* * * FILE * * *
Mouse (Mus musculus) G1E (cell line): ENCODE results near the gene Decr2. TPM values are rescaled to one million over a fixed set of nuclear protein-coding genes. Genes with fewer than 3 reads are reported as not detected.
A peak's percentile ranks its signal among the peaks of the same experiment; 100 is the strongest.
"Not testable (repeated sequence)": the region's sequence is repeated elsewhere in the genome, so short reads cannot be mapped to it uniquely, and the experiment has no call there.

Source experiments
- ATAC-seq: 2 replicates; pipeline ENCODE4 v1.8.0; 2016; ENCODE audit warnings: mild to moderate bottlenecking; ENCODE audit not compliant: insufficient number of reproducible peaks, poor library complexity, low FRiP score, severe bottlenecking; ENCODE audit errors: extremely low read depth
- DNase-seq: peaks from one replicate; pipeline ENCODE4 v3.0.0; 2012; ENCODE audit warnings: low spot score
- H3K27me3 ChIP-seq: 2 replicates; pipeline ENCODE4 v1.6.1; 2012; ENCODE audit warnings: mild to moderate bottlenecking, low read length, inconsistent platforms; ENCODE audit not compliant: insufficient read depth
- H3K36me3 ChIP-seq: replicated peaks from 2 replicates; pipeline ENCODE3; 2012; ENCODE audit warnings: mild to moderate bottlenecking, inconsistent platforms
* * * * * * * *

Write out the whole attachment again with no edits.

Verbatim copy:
Mouse (Mus musculus) G1E (cell line): ENCODE results near the gene Decr2. TPM values are rescaled to one million over a fixed set of nuclear protein-coding genes. Genes with fewer than 3 reads are reported as not detected.
A peak's percentile ranks its signal among the peaks of the same experiment; 100 is the strongest.
"Not testable (repeated sequence)": the region's sequence is repeated elsewhere in the genome, so short reads cannot be mapped to it uniquely, and the experiment has no call there.

Source experiments
- ATAC-seq: 2 replicates; pipeline ENCODE4 v1.8.0; 2016; ENCODE audit warnings: mild to moderate bottlenecking; ENCODE audit not compliant: insufficient number of reproducible peaks, poor library complexity, low FRiP score, severe bottlenecking; ENCODE audit errors: extremely low read depth
- DNase-seq: peaks from one replicate; pipeline ENCODE4 v3.0.0; 2012; ENCODE audit warnings: low spot score
- H3K27me3 ChIP-seq: 2 replicates; pipeline ENCODE4 v1.6.1; 2012; ENCODE audit warnings: mild to moderate bottlenecking, low read length, inconsistent platforms; ENCODE audit not compliant: insufficient read depth
- H3K36me3 ChIP-seq: replicated peaks from 2 replicates; pipeline ENCODE3; 2012; ENCODE audit warnings: mild to moderate bottlenecking, inconsistent platforms